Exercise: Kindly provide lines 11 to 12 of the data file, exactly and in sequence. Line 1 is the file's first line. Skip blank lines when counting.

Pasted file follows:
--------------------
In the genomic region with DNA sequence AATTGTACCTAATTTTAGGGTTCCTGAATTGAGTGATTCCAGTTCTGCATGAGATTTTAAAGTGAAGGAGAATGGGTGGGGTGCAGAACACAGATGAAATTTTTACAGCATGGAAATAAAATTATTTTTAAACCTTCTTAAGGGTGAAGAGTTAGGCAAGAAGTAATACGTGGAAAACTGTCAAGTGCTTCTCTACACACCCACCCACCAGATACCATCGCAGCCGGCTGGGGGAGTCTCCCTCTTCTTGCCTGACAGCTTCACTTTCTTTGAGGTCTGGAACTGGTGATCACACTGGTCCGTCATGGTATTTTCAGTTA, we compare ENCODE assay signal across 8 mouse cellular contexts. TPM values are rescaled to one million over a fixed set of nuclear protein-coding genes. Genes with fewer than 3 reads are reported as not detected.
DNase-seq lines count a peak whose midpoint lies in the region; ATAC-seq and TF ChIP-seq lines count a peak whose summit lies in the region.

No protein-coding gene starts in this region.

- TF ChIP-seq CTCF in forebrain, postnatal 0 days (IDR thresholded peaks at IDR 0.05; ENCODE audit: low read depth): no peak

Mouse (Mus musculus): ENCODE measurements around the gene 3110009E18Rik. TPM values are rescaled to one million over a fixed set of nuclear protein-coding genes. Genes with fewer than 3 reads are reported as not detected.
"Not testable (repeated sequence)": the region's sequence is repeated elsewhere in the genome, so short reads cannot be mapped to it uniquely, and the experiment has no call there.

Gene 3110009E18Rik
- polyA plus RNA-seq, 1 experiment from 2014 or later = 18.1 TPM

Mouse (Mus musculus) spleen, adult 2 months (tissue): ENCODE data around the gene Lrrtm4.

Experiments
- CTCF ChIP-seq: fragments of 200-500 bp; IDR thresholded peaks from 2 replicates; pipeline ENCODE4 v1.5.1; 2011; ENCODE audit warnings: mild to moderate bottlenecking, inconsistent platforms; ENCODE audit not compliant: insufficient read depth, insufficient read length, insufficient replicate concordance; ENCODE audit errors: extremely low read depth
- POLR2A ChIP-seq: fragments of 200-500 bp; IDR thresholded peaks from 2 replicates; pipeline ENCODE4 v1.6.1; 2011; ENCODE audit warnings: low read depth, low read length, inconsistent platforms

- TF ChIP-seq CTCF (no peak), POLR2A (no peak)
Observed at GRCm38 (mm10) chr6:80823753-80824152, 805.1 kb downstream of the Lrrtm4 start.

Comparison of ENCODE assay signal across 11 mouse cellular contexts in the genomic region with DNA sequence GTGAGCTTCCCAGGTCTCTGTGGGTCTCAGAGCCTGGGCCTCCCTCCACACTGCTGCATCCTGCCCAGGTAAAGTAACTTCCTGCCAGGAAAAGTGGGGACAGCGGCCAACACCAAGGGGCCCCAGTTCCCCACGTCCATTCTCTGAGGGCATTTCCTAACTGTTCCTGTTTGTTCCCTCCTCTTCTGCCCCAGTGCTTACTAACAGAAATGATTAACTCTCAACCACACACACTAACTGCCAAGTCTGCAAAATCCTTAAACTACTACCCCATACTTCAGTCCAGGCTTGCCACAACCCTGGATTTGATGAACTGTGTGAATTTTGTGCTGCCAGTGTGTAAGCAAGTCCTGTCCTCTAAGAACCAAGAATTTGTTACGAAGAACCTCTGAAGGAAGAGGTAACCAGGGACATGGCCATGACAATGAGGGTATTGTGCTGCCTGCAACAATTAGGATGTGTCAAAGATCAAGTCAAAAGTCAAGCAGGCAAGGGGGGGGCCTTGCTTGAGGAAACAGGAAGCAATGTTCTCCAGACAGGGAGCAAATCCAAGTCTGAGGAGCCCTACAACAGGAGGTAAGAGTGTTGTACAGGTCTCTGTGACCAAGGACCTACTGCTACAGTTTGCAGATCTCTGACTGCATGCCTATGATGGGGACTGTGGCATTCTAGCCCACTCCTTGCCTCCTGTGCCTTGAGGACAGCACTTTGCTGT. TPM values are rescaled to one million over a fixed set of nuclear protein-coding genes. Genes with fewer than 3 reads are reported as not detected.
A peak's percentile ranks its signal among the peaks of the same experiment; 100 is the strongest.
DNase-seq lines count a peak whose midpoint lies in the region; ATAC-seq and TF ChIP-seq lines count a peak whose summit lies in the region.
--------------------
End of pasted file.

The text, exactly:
- CTCF ChIP-seq: fragments of 200-500 bp; IDR thresholded peaks from 2 replicates; pipeline ENCODE4 v1.5.1; 2011; ENCODE audit warnings: mild to moderate bottlenecking, inconsistent platforms; ENCODE audit not compliant: insufficient read depth, insufficient read length, insufficient replicate concordance; ENCODE audit errors: extremely low read depth
- POLR2A ChIP-seq: fragments of 200-500 bp; IDR thresholded peaks from 2 replicates; pipeline ENCODE4 v1.6.1; 2011; ENCODE audit warnings: low read depth, low read length, inconsistent platforms